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Technical Quadrajet electric chokes

Discussion in 'The Hokey Ass Message Board' started by kentuckyscum, Jan 19, 2022.

  1. kentuckyscum
    Joined: Dec 11, 2009
    Posts: 114

    kentuckyscum
    Member
    from kentucky

    I still have a couple vintage trucks with quadrajets, although I think it’s getting near the end of the line. I’ve been pretty good with them, but they’re getting so old that the worn linkages combined with the complexity just makes it harder to keep them working, at least for me. The best one I have now is a 1985 model from a heavy truck/motor home. In good condition and works well, but the electric choke has me mystified. I couldn’t get the original one to work properly, so I ordered a new one. Can never find the sweet spot. I have about 10 other coils, obviously the index marks won’t mean anything, but if it works, who cares.

    Here’s the question: is there a sort of generic electric choke coil that I could use? By 1985 obviously these carbs were about done and couldn’t pass emissions. Maybe that explains why it’s so temperamental. But I’m sure there’s about 5 million different variations, makes it hard to just start making guesses. I know for HEI vacuum advances I just use an AR12, and it works well. Has someone figured out something comparable for choke coils? Just hoping someone else has fought this battle already and came save me some trouble…
     
  2. squirrel
    Joined: Sep 23, 2004
    Posts: 50,932

    squirrel
    Member

    the choke is a complicated system...the electric heater is one small part of it. I've had problems with the vacuum pull offs on them, also with linkage binding.
     
    MAD MIKE likes this.
  3. X2 on check the choke vacuum pull off. It has to work for proper choke operation. Tightening or loosening the choke coil tension is also in relation to the pull off.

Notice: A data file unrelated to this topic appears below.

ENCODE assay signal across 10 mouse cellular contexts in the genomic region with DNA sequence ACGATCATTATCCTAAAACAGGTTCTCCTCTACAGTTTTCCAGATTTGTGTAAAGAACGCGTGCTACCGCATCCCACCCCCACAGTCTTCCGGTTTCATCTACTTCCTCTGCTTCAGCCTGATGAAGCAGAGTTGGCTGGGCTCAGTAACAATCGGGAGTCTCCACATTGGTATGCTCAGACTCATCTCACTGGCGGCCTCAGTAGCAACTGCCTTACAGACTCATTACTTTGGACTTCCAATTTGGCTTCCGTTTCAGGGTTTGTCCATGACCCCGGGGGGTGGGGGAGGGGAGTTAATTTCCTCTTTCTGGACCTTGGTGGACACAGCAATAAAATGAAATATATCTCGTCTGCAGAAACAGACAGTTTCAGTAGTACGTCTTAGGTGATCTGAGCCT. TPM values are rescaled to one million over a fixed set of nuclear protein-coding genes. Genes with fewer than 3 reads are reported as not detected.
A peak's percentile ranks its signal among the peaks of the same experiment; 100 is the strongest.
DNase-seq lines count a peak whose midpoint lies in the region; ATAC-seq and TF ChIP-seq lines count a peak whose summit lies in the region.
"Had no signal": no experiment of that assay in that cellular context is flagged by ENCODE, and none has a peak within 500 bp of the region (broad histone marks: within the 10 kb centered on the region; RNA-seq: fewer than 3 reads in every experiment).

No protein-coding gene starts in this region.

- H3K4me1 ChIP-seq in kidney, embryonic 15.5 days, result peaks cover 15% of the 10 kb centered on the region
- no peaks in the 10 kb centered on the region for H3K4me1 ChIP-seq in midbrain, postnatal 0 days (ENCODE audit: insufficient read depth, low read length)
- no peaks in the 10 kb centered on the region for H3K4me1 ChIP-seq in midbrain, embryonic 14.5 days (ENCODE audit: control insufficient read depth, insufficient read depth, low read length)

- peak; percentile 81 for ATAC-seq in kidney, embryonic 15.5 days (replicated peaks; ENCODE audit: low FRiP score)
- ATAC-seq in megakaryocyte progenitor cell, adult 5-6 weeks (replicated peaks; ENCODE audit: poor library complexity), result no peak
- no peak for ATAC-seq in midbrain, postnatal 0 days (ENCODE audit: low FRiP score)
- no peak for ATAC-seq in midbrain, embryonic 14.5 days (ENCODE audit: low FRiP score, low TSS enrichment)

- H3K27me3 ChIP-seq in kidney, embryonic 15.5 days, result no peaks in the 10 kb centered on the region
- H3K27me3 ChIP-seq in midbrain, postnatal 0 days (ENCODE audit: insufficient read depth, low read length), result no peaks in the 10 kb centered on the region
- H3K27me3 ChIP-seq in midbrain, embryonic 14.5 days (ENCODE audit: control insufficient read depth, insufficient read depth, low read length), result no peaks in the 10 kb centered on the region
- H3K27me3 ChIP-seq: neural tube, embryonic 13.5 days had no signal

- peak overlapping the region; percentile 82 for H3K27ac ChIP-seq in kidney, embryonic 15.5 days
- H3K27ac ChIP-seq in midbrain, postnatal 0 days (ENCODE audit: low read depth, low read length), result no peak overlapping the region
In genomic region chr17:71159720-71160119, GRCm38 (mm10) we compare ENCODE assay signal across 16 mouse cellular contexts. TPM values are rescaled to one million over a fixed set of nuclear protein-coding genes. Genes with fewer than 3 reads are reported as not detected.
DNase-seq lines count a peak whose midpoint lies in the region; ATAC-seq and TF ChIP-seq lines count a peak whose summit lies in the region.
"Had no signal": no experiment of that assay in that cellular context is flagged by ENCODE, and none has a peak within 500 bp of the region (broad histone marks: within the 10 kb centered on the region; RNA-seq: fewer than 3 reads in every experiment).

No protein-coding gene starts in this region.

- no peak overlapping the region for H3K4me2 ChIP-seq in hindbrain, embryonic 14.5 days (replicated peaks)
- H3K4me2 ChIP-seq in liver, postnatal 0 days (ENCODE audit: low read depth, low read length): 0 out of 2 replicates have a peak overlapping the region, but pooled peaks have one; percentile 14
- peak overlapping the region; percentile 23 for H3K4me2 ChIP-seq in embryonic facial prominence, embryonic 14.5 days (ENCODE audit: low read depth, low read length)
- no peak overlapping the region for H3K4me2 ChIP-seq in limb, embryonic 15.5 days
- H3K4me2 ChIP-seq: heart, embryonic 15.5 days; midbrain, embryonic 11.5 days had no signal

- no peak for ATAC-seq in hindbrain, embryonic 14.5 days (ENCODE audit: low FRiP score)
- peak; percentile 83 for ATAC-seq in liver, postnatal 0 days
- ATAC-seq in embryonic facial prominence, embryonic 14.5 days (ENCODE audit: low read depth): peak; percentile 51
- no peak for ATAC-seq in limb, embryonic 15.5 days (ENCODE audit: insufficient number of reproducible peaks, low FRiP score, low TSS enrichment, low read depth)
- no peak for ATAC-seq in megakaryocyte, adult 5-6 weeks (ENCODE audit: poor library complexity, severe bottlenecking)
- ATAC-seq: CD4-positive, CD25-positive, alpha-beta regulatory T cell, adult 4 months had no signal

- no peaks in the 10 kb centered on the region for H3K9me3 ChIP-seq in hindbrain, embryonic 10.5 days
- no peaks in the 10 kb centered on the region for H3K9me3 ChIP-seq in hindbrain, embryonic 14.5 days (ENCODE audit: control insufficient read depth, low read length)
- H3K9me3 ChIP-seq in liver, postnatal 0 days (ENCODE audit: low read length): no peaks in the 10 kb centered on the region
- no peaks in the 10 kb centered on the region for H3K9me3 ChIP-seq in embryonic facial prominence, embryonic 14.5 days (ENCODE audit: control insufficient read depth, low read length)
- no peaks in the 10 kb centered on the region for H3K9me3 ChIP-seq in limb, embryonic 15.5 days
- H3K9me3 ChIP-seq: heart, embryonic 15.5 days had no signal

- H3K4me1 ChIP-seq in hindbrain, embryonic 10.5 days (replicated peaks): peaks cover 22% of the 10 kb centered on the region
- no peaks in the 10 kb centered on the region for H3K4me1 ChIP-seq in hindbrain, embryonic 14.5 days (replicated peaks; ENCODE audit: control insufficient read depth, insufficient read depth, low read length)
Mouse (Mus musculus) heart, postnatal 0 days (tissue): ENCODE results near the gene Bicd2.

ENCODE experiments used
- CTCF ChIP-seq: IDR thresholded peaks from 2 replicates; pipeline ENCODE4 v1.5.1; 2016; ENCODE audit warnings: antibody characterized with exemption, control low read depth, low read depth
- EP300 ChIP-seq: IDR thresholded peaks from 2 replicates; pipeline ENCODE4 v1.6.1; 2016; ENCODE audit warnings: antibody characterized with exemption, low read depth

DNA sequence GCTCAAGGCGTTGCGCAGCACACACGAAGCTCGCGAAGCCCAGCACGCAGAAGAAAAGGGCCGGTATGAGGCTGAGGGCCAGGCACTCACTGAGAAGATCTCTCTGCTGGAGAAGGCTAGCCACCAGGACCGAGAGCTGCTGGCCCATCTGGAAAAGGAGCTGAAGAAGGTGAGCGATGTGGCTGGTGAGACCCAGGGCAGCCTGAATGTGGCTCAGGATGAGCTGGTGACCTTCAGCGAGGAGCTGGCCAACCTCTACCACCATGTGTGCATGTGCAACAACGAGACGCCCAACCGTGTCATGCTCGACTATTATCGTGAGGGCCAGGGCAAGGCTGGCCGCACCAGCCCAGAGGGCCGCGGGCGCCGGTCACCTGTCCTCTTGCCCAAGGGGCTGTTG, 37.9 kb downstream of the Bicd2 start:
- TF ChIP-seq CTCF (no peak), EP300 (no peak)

4. MAD MIKE
    Joined: Aug 1, 2009
    Posts: 702

    MAD MIKE
    Member
    from 94577

    I've battled the electric Q-Jet chokes over the years, usually losing my mind in the process.
    In the past I could never get the electric ones to work correctly, they either didn't fully open or fully close. And they never seemed to 'snap' closed when pumping the pedal on a cold start.

    Only way I've gotten them to work, acceptably, is to get the engine fully warmed up and heat soaked and then adjust the choke spring to where it will keep the choke fully open but not over tensioned. This usually made the 'cold' setting not really closed. So even after the 2 pumps and twist the key, the pedal would still need some toe weight to keep the engine running after startup.

    IIRC Choke should have ~10Ω, anything more than 20Ω is a bad coil.
    Verify you are getting full battery/alternator voltage to the coil. Bad/missing grounds will not allow the coil to work properly. Verify the ground cables/bonding jumper for the engine and the intake are in good order.
     
    indyjps likes this.
  5. Does the hot wire to the thermostat feed thru an oil pressure sensor or switch?